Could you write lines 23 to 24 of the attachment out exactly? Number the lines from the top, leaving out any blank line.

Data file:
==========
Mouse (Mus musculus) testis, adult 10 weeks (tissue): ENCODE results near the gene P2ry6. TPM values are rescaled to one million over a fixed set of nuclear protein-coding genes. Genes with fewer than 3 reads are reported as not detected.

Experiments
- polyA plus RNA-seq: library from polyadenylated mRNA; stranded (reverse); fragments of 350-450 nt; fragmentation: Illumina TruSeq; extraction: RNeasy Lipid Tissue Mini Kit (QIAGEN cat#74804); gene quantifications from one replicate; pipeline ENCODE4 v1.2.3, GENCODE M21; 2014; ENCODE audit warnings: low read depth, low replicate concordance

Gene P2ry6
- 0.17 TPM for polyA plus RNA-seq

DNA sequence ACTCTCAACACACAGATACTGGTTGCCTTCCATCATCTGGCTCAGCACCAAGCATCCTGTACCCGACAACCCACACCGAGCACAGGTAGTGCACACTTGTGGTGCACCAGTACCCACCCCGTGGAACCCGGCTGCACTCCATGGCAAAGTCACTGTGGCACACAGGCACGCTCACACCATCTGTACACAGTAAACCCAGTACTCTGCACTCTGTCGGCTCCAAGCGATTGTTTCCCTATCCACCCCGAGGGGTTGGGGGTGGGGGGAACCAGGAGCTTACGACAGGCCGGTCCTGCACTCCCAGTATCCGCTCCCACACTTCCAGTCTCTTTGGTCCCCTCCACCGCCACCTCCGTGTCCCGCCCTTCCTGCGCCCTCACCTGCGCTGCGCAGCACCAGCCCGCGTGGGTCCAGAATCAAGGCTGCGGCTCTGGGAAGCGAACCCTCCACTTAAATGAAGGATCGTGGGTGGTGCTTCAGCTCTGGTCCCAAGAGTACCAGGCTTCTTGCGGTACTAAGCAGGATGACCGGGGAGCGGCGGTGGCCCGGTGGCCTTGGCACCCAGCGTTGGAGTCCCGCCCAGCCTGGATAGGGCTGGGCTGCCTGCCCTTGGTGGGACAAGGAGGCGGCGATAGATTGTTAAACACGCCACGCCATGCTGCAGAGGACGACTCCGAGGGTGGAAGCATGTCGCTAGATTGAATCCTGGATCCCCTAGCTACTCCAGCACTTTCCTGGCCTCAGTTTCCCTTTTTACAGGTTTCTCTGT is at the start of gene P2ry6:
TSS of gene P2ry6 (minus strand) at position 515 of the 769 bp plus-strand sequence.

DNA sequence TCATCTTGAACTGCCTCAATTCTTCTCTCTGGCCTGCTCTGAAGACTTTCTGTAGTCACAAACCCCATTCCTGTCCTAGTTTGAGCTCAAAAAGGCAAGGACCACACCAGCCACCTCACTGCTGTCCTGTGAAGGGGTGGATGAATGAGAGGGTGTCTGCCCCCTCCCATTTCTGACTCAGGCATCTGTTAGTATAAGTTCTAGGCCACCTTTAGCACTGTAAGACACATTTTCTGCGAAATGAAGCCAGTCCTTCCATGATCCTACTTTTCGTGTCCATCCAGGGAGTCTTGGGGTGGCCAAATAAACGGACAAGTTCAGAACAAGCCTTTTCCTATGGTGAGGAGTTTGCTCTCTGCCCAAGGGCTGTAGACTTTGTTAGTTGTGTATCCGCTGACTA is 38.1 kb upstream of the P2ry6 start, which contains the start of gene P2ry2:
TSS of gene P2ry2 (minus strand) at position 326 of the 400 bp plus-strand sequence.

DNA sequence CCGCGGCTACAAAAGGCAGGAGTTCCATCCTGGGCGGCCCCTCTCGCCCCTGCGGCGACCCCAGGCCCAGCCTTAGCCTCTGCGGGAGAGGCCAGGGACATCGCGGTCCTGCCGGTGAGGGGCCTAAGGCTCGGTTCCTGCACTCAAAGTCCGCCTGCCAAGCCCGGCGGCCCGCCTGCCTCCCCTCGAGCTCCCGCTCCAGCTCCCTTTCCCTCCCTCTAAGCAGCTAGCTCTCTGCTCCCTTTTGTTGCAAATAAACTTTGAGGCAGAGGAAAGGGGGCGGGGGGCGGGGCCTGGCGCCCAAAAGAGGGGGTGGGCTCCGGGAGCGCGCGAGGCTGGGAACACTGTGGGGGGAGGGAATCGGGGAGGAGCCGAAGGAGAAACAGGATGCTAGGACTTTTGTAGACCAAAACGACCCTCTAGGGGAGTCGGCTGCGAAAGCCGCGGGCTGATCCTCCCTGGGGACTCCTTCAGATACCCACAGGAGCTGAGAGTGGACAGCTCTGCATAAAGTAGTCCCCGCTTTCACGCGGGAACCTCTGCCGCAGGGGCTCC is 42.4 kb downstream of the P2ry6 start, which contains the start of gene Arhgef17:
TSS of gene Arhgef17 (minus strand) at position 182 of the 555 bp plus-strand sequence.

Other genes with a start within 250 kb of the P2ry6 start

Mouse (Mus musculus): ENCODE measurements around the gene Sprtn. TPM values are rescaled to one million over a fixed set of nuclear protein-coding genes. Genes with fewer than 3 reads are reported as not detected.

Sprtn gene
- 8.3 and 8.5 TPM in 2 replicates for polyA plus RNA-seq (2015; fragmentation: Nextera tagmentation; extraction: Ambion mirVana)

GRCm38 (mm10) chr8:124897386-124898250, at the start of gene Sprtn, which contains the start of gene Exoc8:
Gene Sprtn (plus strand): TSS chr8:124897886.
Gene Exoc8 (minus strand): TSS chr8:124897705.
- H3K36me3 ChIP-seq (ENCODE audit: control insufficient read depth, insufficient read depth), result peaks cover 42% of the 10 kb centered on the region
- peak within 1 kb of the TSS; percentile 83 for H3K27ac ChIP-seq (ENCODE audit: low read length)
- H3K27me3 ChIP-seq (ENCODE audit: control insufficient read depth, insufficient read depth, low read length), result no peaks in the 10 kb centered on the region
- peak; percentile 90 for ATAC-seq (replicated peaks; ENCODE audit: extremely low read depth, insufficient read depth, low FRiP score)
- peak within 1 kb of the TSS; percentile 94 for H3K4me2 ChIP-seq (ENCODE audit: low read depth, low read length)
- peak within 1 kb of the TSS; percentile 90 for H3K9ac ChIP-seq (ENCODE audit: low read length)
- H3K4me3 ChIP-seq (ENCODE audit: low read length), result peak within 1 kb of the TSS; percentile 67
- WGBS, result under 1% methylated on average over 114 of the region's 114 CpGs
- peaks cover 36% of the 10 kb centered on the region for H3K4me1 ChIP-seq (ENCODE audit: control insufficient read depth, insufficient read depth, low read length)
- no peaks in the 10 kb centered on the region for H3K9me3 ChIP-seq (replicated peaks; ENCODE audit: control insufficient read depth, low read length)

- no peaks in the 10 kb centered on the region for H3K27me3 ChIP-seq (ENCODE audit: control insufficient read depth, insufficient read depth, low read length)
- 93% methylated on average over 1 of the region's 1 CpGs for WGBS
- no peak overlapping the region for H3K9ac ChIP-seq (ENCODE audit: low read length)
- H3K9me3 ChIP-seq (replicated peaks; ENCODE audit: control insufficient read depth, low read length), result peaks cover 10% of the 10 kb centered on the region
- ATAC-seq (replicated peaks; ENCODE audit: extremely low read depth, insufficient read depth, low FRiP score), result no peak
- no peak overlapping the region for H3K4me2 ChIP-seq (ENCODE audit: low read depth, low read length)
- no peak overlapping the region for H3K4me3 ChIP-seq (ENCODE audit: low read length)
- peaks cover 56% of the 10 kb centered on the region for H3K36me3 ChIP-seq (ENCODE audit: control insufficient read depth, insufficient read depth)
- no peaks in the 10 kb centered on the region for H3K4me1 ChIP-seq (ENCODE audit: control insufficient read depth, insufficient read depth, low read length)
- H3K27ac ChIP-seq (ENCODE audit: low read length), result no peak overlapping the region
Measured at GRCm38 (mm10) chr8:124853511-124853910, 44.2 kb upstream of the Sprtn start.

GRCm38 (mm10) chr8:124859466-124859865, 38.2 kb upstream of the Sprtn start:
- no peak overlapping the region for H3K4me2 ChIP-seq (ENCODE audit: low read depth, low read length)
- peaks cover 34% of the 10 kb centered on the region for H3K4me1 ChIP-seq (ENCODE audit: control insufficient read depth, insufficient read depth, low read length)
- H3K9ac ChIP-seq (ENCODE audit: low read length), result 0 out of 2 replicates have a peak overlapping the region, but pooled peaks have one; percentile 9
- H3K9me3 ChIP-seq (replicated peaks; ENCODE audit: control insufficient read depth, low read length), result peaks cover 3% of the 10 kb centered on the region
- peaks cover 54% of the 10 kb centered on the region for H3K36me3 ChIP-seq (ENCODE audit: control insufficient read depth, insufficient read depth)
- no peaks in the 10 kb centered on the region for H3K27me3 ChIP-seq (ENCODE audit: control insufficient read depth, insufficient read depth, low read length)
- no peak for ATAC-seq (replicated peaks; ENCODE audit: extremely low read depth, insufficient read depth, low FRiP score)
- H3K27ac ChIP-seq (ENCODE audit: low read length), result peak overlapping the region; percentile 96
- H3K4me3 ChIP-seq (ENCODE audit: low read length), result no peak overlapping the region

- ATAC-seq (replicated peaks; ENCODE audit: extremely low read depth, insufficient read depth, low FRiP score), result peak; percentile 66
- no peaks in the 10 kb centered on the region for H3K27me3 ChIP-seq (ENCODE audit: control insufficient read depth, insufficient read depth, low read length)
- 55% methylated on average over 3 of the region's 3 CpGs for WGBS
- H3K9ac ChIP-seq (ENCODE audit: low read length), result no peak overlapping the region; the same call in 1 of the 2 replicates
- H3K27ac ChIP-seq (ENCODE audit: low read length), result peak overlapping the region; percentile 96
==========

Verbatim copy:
- peak within 1 kb of the TSS; percentile 94 for H3K4me2 ChIP-seq (ENCODE audit: low read depth, low read length)
- peak within 1 kb of the TSS; percentile 90 for H3K9ac ChIP-seq (ENCODE audit: low read length)